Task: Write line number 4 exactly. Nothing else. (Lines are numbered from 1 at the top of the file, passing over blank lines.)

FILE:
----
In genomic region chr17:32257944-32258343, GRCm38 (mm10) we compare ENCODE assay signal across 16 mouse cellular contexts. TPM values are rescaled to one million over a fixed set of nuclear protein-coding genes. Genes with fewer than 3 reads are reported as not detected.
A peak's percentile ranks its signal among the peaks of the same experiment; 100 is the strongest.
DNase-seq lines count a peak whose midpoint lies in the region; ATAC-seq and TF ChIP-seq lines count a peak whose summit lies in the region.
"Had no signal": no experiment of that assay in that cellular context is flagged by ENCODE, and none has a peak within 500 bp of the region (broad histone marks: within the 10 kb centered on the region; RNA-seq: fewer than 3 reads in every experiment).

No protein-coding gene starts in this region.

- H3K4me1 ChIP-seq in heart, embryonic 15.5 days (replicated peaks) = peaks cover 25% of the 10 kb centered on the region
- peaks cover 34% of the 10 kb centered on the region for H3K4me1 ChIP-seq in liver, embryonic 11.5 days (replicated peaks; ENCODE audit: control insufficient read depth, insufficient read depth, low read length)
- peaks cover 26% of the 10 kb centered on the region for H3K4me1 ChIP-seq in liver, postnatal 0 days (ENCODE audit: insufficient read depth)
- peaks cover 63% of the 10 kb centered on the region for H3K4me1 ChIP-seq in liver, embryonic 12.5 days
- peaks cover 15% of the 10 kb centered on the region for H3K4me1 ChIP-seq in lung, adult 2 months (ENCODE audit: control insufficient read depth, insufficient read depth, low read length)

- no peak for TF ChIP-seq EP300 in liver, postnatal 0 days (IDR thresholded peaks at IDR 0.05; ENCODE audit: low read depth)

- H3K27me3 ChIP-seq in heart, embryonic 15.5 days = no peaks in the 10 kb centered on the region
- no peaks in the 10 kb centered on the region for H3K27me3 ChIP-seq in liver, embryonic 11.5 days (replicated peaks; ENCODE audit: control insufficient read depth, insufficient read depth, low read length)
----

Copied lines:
"Had no signal": no experiment of that assay in that cellular context is flagged by ENCODE, and none has a peak within 500 bp of the region (broad histone marks: within the 10 kb centered on the region; RNA-seq: fewer than 3 reads in every experiment).